This phase 2 clinical trial will test the safety and effectiveness of yttrium-90 (Y-90)-ibritumomab tiuxetan (Zevalin) followed by fludarabine(Fludara), total body irradiation, and donor peripheral blood stem cell transplant (PBSCT) in patients with relapsed or refractory (did not respond to treatment) B-cell lymphoma. The primary outcome will be measured by the time until the disease progresses. This trial is being conducted at the University of Washington Cancer Consortium.
Relapsed or refractory B-cell lymphoma is cancer that either has come back after a period of improvement or is unresponsive to treatment. Systemic therapy followed by a stem cell transplant may help improve the disease. Y-90-ibritumomab is a radioimmunotherapy. This treatment uses antibodies (a protein in the immune system) to deliver radiation directly to cancerous B-cells. Fludarabine is a chemotherapy used for treating lymphoma and may help prevent rejection of transplanted stem cells. Before a blood stem cell transplant, total body irradiation (a form of radiotherapy) is necessary to suppress the recipient’s immune system, so the new cells can be accepted. PBSCT is a nonsurgical stem cell transplant procedure that provides the recipient with healthy blood stem cells.
This study will examine the effectiveness of this combined treatment in patients with relapsed or refractory B-cell lymphoma. The study will examine the time until the disease progresses up to 1 year, side effects, response rate, and overall survival.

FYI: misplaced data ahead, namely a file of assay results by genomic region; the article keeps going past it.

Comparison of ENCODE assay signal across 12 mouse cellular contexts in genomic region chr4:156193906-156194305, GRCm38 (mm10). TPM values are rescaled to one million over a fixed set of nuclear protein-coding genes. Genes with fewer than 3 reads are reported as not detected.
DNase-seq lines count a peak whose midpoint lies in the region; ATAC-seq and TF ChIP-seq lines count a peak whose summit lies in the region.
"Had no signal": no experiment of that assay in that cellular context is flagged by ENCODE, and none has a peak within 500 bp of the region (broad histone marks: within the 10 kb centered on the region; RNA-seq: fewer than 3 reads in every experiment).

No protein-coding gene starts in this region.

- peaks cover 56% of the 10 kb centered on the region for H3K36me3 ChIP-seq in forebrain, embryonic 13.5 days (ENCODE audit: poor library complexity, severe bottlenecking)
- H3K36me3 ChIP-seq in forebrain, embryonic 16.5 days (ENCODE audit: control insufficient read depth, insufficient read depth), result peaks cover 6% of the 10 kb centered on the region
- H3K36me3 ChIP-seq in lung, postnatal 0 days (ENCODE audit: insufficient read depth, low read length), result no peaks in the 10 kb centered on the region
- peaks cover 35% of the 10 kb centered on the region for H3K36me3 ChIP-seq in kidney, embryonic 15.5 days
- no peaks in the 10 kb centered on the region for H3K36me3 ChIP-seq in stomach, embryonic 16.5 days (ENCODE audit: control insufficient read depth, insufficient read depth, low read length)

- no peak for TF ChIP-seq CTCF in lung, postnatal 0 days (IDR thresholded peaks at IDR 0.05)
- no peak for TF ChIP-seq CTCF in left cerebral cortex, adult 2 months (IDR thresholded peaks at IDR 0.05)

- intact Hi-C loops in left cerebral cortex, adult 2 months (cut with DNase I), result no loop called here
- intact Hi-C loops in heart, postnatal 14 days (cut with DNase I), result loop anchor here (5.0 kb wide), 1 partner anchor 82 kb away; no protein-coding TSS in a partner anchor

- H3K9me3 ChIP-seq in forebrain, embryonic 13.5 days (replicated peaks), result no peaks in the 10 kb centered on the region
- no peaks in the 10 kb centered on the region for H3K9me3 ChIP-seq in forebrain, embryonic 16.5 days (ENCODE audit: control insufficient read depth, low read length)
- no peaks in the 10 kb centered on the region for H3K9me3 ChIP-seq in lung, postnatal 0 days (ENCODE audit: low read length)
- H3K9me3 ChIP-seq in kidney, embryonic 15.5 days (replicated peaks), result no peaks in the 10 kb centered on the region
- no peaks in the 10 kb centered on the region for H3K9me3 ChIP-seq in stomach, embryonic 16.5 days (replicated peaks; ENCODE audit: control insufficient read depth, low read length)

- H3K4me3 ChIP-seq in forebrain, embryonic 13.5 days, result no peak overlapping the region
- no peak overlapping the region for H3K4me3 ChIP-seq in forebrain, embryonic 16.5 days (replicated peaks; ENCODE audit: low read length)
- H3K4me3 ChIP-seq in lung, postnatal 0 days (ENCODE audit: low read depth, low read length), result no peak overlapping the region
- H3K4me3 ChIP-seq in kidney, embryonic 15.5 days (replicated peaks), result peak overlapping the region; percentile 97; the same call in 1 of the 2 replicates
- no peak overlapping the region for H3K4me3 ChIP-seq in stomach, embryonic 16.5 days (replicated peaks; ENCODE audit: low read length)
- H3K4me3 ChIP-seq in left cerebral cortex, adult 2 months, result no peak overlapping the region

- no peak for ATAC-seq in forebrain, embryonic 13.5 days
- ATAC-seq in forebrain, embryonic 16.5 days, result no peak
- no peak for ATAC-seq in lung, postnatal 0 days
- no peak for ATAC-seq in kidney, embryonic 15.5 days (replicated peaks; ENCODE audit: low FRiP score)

Who are they looking for?
This trial is recruiting 24 patients with relapsed or refractory aggressive B-cell lymphoma, expressing the CD20 antigen. Patients must have failed at least one systemic therapy. Patients must have relapsed after or be ineligible for high-dose therapy and transplantation (due to chemotherapy resistance). Participants must also have a matched stem cell donor. Participants must have normal or near normal liver function.
Ideal candidates should not have received intravenous (IV) chemotherapy or antibody agents 30 days prior to the study (100 days if high-dose chemotherapy or radiotherapy). Other anticancer agents must have undergone at least 5 half-lives prior to entry. Male and female patients must agree to use contraception for up to 12 months after treatment.
How will it work
Patients will first receive rituximab (Rituxan) intravenously (through IV) for 4-6 hours. Rituximab is an immunotherapy that uses the body’s own immune system to identify and kill B-cells. Patients will then receive Y-90-ibritumomab tiuxetan intravenously for 30 minutes on day -14 prior to transplant. Fludarabine will be administered intravenously on days -4 to -2 before transplant. Total body irradiation and PBSCT will occur on day 0. Following the procedure, patients will be temporarily placed on oral immunosuppressant drugs (treatments to block the immune system).